Wednesday, September 18

The Book Club: The Cuckoo's Calling

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J. K. Rowling (by the pseudonym of Robert Galbraith) has done it again. The Cuckoo's Calling is from a whole other world than the Harry Potter gang (or rather the muggle portion of the same world) but the book had me in it's clutches from the beginning. I couldn't put it down as I immersed myself further into the glamorous and chilling lives of England's rich, famous, and potentially dangerous.

We see the story from the eyes of Cormoran Strike, a hapless but determined private detective with a knack for asking the right questions and his accidental temp assistant Robin Ellacott. Not a new mystery novel dynamic to be sure, but told in gripping detail the story latches on to you in a way not many mystery novels manage to do.

In general I feel mystery novels manage to both intrigue and repel me at the same time. I want to know how the crime was committed and what motivated the perpetrators so I hang on, yet at the same time either the characters seem so unreal or so repelling I feel I only make it to the end for the same reason I make it to the end of a news story. That is to say I am not invested in the characters, I just have a morbid sense of curiosity.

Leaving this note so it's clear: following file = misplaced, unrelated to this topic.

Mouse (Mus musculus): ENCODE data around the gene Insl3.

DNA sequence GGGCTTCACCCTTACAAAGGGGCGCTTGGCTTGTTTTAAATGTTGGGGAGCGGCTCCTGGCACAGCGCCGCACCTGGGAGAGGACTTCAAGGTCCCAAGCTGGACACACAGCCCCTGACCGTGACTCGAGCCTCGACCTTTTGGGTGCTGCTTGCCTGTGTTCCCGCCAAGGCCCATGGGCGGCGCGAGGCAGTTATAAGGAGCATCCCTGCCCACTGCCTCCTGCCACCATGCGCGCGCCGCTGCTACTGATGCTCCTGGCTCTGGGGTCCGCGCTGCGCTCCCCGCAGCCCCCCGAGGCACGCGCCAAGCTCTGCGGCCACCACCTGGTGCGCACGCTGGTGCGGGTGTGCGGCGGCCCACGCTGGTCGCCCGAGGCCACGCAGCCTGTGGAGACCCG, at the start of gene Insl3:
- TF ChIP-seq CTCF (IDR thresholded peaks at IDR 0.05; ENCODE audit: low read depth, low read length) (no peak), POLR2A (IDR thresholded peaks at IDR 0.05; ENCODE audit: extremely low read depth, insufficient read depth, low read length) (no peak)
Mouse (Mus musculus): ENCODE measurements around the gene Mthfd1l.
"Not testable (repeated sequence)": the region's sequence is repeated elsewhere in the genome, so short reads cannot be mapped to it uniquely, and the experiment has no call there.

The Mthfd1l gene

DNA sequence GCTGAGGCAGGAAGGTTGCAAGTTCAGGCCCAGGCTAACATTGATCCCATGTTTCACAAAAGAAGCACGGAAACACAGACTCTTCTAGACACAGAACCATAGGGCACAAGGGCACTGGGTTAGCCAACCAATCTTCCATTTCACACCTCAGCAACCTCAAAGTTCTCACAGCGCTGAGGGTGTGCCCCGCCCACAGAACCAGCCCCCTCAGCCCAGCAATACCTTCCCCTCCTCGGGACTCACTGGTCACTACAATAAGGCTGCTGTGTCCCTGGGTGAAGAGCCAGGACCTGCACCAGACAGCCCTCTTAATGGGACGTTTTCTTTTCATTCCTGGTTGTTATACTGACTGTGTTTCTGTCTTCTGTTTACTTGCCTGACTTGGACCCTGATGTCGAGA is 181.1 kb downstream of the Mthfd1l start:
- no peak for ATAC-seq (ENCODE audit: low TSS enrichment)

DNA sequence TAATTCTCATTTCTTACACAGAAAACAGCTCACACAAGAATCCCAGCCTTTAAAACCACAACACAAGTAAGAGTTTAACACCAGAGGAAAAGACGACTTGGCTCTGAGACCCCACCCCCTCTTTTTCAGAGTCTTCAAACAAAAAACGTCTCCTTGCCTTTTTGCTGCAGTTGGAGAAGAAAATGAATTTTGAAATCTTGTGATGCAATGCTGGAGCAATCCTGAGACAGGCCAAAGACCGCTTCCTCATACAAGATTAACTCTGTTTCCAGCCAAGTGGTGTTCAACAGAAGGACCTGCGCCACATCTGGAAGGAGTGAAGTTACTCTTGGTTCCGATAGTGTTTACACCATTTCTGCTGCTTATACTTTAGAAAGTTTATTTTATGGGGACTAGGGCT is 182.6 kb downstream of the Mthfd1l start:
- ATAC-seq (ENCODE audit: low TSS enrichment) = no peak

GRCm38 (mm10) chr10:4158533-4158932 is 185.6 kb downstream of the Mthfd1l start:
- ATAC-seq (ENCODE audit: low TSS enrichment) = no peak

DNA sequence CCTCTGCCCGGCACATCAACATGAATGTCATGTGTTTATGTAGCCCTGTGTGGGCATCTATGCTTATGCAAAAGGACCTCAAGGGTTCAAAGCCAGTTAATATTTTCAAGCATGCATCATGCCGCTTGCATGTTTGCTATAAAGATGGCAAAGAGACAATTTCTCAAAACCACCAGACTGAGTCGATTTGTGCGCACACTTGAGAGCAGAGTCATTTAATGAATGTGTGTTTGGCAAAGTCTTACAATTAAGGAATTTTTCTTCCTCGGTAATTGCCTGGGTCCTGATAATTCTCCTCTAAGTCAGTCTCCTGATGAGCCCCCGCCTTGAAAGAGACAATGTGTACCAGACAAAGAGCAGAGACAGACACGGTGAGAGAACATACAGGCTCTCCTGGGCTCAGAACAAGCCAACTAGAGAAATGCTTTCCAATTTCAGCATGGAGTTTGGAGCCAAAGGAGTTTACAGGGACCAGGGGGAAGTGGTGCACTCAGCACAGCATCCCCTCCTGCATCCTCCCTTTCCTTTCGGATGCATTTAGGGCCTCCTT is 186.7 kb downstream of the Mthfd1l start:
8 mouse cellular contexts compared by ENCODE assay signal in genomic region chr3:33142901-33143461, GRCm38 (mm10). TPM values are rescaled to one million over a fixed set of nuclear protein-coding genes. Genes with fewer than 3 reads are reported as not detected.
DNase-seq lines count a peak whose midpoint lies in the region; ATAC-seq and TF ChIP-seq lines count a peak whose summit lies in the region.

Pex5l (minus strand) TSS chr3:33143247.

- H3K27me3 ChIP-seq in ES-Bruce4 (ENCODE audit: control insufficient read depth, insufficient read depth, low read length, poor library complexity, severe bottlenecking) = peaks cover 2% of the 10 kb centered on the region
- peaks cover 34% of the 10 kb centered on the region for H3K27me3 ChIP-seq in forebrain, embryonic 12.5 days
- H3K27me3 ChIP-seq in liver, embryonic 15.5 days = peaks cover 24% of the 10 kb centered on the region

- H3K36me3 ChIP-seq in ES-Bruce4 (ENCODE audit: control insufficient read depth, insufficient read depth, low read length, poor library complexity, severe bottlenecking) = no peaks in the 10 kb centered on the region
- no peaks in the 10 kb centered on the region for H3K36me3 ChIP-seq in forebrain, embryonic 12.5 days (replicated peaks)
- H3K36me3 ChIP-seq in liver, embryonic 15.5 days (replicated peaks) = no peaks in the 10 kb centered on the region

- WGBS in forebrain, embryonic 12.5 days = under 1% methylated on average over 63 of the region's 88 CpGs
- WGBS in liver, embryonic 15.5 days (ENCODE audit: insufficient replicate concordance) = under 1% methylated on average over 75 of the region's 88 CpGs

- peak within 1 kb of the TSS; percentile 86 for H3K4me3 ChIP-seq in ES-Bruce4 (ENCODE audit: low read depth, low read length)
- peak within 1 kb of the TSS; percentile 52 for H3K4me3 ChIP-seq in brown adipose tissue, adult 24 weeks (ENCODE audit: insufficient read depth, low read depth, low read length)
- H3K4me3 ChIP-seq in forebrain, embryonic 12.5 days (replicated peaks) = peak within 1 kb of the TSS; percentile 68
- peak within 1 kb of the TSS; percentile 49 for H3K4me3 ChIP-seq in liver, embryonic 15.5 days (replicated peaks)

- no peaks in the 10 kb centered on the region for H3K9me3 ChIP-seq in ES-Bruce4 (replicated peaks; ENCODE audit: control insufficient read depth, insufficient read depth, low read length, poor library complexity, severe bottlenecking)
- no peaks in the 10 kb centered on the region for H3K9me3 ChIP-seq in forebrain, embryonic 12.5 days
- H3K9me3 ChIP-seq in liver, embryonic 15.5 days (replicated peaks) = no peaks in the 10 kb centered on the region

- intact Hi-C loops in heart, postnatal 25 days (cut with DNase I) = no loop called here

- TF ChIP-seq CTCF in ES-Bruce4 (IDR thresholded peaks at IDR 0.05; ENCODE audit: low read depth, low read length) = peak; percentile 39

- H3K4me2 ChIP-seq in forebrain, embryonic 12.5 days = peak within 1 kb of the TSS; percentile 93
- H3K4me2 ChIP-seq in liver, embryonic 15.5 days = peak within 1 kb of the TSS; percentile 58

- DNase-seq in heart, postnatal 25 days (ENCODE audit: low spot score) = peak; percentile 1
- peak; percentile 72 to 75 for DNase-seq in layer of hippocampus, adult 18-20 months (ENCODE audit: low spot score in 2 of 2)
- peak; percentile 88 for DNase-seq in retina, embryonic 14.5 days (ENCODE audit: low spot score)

The Cuckoo's Calling was different. I felt like I could be friends with Strike and Robin. I identified with them, understood just how they got to their current stages in life, empathized with their struggles, and rejoiced in their triumphs. Even side characters had enough raw emotions and quirks to convince you of their pertinence.

Perhaps one of the most compelling characters in the novel is Lula, the dead supermodel who fell to her death and who's "face was crushed and swollen, one eye reduced to a pucker, the other showing as a sliver of dull white between distended lids." Sometimes Rowling's, ahem, eye for detail can leave your stomach roiling, but that's the price you pay when you a want story to feel real.

Though already deceased you get to know Lula through interviews, side comments, facial expressions and actions of those she knew and cared about. Eventually you become invested in her fate and begin to know the girl beneath the clothes. You feel compelled to find her murderer as a sort of vengeance for her death.

I would definitely recommend The Cuckoo's Calling to those who are not easily made queasy. There is language and violence, but there are relationships, good and bad, that are worth exploring. Besides, it's a mystery. Don't you want to know who done it?

Have you read The Cuckoo's Calling? Would you recommend it?

Now that I have finished my most recent book, do you have endorsments for my next read and review? If you do, please share them below!

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